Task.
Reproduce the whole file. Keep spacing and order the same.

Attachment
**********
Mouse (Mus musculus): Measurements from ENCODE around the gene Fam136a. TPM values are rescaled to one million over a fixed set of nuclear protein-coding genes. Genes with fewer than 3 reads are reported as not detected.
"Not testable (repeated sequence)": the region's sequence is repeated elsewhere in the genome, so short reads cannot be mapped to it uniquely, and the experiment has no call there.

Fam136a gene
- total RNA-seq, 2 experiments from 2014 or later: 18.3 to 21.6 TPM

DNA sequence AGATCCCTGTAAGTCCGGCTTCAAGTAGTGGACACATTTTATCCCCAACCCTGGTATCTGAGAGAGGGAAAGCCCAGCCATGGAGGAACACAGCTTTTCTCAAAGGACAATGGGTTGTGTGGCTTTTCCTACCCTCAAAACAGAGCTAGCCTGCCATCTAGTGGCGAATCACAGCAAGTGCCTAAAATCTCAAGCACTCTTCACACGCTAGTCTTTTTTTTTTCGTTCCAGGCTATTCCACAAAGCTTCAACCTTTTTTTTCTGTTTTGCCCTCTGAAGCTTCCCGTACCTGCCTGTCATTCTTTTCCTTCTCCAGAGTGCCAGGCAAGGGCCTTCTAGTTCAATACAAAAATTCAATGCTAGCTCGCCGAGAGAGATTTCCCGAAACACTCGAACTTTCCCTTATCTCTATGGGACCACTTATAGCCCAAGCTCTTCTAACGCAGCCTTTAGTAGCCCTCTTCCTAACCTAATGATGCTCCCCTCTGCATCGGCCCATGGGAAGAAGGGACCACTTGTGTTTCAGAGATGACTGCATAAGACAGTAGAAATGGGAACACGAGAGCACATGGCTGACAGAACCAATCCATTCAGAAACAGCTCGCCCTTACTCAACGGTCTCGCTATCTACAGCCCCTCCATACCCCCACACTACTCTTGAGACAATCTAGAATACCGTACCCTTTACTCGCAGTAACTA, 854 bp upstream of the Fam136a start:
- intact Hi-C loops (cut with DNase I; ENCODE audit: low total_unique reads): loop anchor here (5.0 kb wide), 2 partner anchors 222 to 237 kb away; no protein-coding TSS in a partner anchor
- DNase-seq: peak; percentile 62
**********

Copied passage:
Mouse (Mus musculus): Measurements from ENCODE around the gene Fam136a. TPM values are rescaled to one million over a fixed set of nuclear protein-coding genes. Genes with fewer than 3 reads are reported as not detected.
"Not testable (repeated sequence)": the region's sequence is repeated elsewhere in the genome, so short reads cannot be mapped to it uniquely, and the experiment has no call there.

Fam136a gene
- total RNA-seq, 2 experiments from 2014 or later: 18.3 to 21.6 TPM

DNA sequence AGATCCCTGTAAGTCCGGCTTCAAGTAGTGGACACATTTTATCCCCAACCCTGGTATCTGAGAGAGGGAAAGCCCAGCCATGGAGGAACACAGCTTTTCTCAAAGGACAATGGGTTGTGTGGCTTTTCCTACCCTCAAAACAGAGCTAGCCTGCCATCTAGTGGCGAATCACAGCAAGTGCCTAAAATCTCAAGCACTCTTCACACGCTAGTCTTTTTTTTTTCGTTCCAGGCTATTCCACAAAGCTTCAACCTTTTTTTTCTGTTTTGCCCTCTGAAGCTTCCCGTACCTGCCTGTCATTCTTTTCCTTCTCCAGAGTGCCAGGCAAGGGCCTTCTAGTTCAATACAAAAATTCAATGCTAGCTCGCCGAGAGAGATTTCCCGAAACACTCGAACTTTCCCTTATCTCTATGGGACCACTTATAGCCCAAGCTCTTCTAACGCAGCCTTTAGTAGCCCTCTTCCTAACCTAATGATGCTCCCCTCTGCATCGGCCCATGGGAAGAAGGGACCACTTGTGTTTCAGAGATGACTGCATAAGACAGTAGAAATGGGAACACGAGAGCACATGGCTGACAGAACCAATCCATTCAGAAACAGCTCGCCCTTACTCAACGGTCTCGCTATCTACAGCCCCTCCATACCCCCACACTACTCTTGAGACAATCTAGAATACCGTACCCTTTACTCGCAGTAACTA, 854 bp upstream of the Fam136a start:
- intact Hi-C loops (cut with DNase I; ENCODE audit: low total_unique reads): loop anchor here (5.0 kb wide), 2 partner anchors 222 to 237 kb away; no protein-coding TSS in a partner anchor
- DNase-seq: peak; percentile 62